When it comes to using social media, highly regulated industries like pharma and medical devices constantly have a balancing act to perform. While you want to connect with your customers in meaningful ways on sites like Twitter, Google +, and Facebook, you don’t want to break any rules or get on the bad side of the FDA.
Here are 6 best practices to leverage FDA social media guidance without raising eyebrows from governing powers.
1. Never buy love on social
Many companies pay to get more likes on Facebook or followers on Twitter. While it’s a gray area for any industry, it’s even more so for one as regulated as yours. You never want to be accused of getting endorsements from the wrong people, nor have the practice of paying for attention on social media brought into the spotlight.
2. Always include your disclaimers and product info
It can be a lot to include on a Facebook page, but it’s just as important to mention that fine print that accompanies your product on social as it is your website or your product itself. Use this tip intuitively; you don’t need to plaster your page with this info, but if you’re saying your product helps people lose weight, include an asterisk with your standard disclaimer. If you’re not sure what needs to be included, ask your friendly FDA agent.
3. Monitor for adverse events
Just as important as what you post on social is paying attention to what others are saying about your brand. If, for example, someone complains on Twitter that your medicine made them break out, you need to jump on this.
The law is murky here, so again, when in doubt, report it to the FDA to make sure your bases are covered. Also respond to the person and apologize and offer to resolve the problem. It could be they had an allergic reaction that you need to make sure is mentioned in your disclaimer info.
4. Use social to connect with customers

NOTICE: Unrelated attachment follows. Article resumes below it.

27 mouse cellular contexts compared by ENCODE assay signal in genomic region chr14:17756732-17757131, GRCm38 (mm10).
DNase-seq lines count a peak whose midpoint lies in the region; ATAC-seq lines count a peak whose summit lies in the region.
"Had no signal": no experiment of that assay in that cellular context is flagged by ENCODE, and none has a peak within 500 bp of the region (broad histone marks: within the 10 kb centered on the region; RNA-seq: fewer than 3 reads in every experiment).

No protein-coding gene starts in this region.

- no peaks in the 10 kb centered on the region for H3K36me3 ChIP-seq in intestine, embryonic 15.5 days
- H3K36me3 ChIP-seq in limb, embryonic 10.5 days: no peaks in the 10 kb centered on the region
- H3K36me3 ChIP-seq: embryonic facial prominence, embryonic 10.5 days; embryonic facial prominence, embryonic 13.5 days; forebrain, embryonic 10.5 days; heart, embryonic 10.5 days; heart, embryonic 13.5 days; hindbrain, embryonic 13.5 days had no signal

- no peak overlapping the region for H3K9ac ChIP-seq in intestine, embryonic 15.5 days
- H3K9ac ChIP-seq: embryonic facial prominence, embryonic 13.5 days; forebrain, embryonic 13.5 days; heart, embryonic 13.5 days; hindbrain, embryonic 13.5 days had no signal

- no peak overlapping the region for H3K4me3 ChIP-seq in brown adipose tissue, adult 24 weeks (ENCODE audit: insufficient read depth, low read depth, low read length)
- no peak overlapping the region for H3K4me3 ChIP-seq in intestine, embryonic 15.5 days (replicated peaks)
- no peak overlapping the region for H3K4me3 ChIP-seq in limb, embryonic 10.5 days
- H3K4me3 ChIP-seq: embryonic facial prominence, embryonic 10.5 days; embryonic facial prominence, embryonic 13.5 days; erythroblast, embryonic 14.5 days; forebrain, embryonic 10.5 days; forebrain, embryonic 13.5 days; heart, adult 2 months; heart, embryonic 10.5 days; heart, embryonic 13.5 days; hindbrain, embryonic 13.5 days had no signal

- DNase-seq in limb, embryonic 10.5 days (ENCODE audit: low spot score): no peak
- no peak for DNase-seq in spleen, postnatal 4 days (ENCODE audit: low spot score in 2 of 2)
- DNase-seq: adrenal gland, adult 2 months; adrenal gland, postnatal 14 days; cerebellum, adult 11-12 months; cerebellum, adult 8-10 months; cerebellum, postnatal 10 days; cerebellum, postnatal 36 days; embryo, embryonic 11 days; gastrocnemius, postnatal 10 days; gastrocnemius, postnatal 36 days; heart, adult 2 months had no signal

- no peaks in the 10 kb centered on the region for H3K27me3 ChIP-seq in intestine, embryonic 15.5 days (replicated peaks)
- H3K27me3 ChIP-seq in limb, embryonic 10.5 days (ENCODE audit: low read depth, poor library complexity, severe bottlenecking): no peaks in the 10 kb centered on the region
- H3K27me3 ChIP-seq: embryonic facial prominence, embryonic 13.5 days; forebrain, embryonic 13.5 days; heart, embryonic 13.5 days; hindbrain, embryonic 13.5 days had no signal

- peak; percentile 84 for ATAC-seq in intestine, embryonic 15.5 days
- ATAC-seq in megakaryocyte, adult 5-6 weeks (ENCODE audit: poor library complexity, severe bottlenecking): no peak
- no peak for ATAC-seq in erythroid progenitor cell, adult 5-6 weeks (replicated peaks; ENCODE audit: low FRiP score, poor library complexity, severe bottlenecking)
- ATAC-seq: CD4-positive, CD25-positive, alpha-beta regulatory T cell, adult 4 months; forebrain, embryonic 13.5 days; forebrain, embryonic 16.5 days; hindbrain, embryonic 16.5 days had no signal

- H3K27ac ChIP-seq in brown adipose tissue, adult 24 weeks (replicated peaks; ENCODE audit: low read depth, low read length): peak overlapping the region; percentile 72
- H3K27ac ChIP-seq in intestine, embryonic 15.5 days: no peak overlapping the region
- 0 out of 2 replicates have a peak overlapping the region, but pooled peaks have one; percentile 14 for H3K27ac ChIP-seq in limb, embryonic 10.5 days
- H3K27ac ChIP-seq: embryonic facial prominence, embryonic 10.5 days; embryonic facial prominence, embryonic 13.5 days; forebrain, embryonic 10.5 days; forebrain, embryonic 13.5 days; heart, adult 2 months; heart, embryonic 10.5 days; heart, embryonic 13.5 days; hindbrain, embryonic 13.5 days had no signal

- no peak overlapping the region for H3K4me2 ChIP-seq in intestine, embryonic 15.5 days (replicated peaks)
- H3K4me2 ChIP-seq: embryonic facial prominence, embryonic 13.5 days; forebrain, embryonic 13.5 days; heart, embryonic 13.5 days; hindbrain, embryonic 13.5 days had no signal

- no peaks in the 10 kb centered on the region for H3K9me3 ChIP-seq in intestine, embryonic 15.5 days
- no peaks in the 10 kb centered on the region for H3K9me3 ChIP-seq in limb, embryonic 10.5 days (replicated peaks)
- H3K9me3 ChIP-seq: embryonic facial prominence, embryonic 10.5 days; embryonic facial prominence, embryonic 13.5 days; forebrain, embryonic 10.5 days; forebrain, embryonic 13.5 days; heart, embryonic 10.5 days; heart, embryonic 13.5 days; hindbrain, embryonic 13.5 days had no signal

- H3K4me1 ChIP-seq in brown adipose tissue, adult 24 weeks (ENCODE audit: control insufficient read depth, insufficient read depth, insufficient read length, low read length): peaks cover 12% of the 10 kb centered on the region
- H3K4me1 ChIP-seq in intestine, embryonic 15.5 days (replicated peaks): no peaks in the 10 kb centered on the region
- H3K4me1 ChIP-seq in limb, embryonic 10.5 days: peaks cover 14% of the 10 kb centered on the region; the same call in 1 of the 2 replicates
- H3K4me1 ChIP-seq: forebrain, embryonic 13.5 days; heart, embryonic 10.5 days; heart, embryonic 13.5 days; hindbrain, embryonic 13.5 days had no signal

If you’re using Customer Relationship Management (CRM) software, connecting with existing customers on social media is a great way to stay connected. The FDA can’t complain about you staying in touch on Twitter, can they?
5. Have a public social media policy in place
It’s easy enough to create a social media policy online like this one for Vertex. This is where you can house all that data and information no one but the FDA wants to read, and it can keep you out of trouble. Your lawyers should be more than happy to draft this document.
6. Engage via useful information
Your efforts on social media will be more successful if they aren’t blatant promotional puff pieces for your products. Across the board, we are seeing content marketing as the top ways for pharmaceutical and medical product companies to connect with potential customers.
That means you should focus your energies on writing useful content that appeals to your audience. If you produce blood pressure medicine, write articles on how to reduce stress, or what foods to eat to lower blood pressure. Take the stance not of a healthcare practitioner (remember those disclaimers!) but rather an informed industry expert. Share your content through your social channels to drive brand recognition and traffic to your site.
Don’t shy away from using social media in your marketing. Just be aware of the implications, and be flexible. The FDA is still trying to work out how to govern this ever-expanding form of media. Stay on top of the latest regulations and ensure that you’re reporting what the FDA needs, and using their guidelines for your content.